The first territories were created between 1912 and 1914 and were named either by the name of the chief town, ethnicity, a watercourse, or a geographical feature of the landscape. In 1939, Kivu was given the status of district to become a province in 1951. Then North Kivu became district in 1956, it is divided into 6 territories namely Beni, Lubero, Rutshuru, Goma, Masisi and Walikale. The chief place was Goma.

By the law of August 14, 1962, all districts of the Republic of Congo are returned to Province including North Kivu until 1965. After the advent of Mobutu in power on 24/11/1965, the former districts resume their status and North Kivu remains attached as a district in Kivu.

At the end of the 4th Ordinary Congress of the MPR, Parti-Etat, and through Ordonnace-loi n ? 88/1976 of July 20, 1988, North Kivu again becomes a Province within its geographical limits of 1956 as recognized until today. 'hui.

Administratively, the Province of North Kivu is subdivided into 6 Territories, 3 Cities, 10 Communes, 17 Communities including 10 Chieftaincies and 7 Sectors), 97 Groupings, 5 Cities, 5,178 Villages. The following tables provide all possible details on these administrative subdivisions. The smallest territory is NYIRAGONGO with 163 Km? or 0.27% of the provincial area. The largest territory is WALIKALE with 23,475 Km? or 39.46% of the total area of the Province.

The lowest density in the Province is observed in the community of Bapere in Lubero Territory, followed by the Wanianga community in Walikale territory. The dimensions of the localities in Beni, Rutshuru, Masisi are almost the same, but with different densities in population. In Lubero, it's double the others, but half of WALIKALE. The smallest villages meet in NYIRAGONGO and the largest ones physically in WALIKALE.

Administrative organisation

The Province is managed by a Provincial Governor assisted by two Vice-Governors, one of whom is in charge of Administration and Politics and the other of Economics, Finance and Development. Town halls exist in the three cities of North Kivu, namely Goma, Beni and Butembo. The mayor is managed by a Mayor assisted by two vice-mayors, one of whom is in charge of the administration and the other of the economy and finance.

The six territories are headed by a Territory Administrator (TA) and a Principal Assistant Territory Administrator (ATAP).

Proteins of animal origin come mainly from hunting, fishing and gathering (caterpillars), occasionally from small livestock (goats, sheep, swine or poultry) and sporadically from cattle.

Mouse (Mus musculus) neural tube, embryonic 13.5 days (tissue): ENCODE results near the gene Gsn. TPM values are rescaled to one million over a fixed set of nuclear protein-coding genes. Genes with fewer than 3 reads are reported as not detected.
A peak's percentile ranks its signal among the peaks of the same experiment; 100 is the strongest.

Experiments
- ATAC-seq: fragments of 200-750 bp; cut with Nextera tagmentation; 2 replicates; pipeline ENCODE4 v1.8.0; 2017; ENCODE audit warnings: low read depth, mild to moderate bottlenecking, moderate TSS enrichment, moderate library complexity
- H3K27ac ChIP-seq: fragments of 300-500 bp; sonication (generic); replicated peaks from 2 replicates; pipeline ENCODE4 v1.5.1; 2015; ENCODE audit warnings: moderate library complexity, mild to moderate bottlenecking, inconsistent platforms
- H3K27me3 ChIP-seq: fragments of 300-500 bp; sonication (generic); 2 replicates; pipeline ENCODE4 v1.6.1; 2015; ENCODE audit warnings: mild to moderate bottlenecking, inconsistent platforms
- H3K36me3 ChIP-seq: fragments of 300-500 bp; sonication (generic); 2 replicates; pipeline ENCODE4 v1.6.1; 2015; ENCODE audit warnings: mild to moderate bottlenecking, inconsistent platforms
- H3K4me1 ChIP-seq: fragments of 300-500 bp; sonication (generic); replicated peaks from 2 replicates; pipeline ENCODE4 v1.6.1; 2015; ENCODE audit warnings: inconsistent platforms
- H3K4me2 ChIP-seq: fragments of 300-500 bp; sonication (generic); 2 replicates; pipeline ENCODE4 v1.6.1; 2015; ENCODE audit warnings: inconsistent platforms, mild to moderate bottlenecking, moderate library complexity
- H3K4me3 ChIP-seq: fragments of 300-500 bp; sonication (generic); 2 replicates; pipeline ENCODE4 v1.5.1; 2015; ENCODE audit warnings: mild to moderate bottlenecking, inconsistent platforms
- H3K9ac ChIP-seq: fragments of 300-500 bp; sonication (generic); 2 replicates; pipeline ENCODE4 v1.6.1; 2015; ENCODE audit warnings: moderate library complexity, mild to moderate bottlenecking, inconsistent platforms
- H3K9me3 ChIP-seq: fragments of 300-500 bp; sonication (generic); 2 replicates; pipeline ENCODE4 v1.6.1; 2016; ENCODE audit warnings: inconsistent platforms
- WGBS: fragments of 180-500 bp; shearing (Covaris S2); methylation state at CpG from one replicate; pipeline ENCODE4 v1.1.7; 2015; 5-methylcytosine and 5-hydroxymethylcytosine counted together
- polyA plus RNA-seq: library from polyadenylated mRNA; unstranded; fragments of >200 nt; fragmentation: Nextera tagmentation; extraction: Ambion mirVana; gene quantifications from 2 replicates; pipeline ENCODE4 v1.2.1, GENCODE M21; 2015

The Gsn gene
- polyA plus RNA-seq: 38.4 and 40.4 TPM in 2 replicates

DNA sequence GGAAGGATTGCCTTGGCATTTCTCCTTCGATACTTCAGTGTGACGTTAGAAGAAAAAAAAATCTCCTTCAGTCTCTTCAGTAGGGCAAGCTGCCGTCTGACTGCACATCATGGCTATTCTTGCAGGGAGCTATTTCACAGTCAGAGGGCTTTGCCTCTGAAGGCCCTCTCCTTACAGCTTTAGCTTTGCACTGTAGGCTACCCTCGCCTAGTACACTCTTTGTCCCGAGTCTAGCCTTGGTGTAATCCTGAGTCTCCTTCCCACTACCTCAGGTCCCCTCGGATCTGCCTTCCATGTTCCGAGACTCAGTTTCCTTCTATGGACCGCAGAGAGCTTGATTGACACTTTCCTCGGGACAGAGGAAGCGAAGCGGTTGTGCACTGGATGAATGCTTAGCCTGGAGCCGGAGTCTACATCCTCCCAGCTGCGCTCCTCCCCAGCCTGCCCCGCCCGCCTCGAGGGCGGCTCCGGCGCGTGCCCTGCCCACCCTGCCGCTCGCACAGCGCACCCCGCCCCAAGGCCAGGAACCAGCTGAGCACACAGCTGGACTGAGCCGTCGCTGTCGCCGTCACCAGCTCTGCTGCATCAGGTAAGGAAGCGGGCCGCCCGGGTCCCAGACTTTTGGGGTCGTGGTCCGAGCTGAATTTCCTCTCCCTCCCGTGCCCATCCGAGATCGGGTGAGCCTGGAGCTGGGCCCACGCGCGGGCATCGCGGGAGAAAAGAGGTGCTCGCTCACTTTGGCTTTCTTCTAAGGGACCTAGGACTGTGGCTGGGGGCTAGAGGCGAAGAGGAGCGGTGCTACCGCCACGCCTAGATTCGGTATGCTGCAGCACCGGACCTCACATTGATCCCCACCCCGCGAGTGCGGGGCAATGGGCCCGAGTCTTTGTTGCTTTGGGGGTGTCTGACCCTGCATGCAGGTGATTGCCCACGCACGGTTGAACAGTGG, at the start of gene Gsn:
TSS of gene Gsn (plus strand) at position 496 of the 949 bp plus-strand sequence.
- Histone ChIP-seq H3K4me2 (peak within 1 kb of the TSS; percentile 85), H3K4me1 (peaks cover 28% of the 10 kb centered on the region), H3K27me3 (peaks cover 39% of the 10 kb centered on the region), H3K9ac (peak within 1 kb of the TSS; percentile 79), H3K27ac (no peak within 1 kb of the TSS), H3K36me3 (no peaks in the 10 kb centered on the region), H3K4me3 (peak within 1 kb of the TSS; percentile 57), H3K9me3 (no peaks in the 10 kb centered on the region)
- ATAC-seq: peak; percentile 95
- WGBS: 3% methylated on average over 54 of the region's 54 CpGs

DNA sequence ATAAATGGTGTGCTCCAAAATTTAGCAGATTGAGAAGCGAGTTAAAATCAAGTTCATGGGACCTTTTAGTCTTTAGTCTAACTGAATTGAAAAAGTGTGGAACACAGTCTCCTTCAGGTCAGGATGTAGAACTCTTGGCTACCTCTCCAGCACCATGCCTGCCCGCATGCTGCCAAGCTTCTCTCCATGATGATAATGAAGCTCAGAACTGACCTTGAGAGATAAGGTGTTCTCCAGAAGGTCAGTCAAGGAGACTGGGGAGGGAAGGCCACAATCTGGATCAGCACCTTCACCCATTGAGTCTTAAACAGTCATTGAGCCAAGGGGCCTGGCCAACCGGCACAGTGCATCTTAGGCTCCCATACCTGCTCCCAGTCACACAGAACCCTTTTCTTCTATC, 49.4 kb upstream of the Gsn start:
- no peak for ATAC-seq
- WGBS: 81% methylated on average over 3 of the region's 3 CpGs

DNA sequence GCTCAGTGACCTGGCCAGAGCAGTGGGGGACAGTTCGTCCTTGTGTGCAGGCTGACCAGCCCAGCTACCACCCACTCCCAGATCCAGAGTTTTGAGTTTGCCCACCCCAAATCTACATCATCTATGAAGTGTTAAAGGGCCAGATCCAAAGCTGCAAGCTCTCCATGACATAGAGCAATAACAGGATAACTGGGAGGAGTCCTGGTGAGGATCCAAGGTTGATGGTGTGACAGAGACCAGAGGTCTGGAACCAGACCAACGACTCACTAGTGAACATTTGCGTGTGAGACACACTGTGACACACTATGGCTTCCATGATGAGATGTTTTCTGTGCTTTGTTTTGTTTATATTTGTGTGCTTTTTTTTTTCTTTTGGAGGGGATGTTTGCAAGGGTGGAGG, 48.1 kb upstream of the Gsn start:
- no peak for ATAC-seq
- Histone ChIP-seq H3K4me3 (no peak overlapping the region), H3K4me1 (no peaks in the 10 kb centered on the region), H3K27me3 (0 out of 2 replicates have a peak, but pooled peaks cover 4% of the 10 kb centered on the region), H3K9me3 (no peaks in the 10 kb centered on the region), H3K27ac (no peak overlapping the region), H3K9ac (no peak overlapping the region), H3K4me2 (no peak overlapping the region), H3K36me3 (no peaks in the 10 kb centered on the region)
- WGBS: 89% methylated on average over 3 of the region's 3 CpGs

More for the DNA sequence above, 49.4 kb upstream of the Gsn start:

Political environment

Since 1990, North Kivu has felt the misdeeds of political instability resulting in poor governance, whose people have had to pay a heavy tribe. As we have lived in the last thirteen years between 1991 and 2003:
The looting of people's property.
• In 1993, interethnic conflicts in Masisi.
• In 1994, the massive influx of Rwandan refugees having spilled all genocide Rwandan Interahamwe.
• Between 1995-1996, the various raids of Mobutu's soldiers through Mbata and Kimya operations.
• November 1996, the first liberation war by the AFDL resulted in deaths and scattered the Interahamwe in the Province and the country.
• August 1998, the second liberation war by RCD.
• In 2000, the balkanization of the Province with the original RCD and the RCD-KML until July 2003 when the reunification of the country was achieved.

All these sad events have unfortunately benefited from the complicity of neighboring countries such as Rwanda and Uganda who have managed to exploit Congolese politicians to oppose them as they take advantage of the opportunity to exploit and enjoy the resources. of the country, of the Province such as minerals, wood, ... Militias have been created whose confrontation between them have only been desolation by killing, flying and raping.

Armed groups such as the May - May, the Interahamwe, the ex - FAR attack the city of Goma unsuccessfully on 14 September 1998. Other isolated attacks are perpetrated by armed groups here and there in the villages, the park National Virunga, along the roads, etc. As a result of the deterioration of the relations between the ethnic groups, the Provincial Commission for Pacification and Concordance (C.P.C), reinforced by the services of the churches and local NGOs, is working to ease the situation. Several consultation meetings between the ethnic communities of North Kivu lead to a request for mutual forgiveness and set up a structure called Barza intercommunautaire whose mission is the prevention, management and resolution of conflicts between different ethnic communities.

SOCIO-CULTURAL CHARACTERISTICS

The dispersion of the uncontrolled Armed Stripes throughout the Province has caused a great movement of the population from the interior to the big centers. The territories of RUTSHURU, MASISI and WALIKALE are the most affected in the province of North Kivu.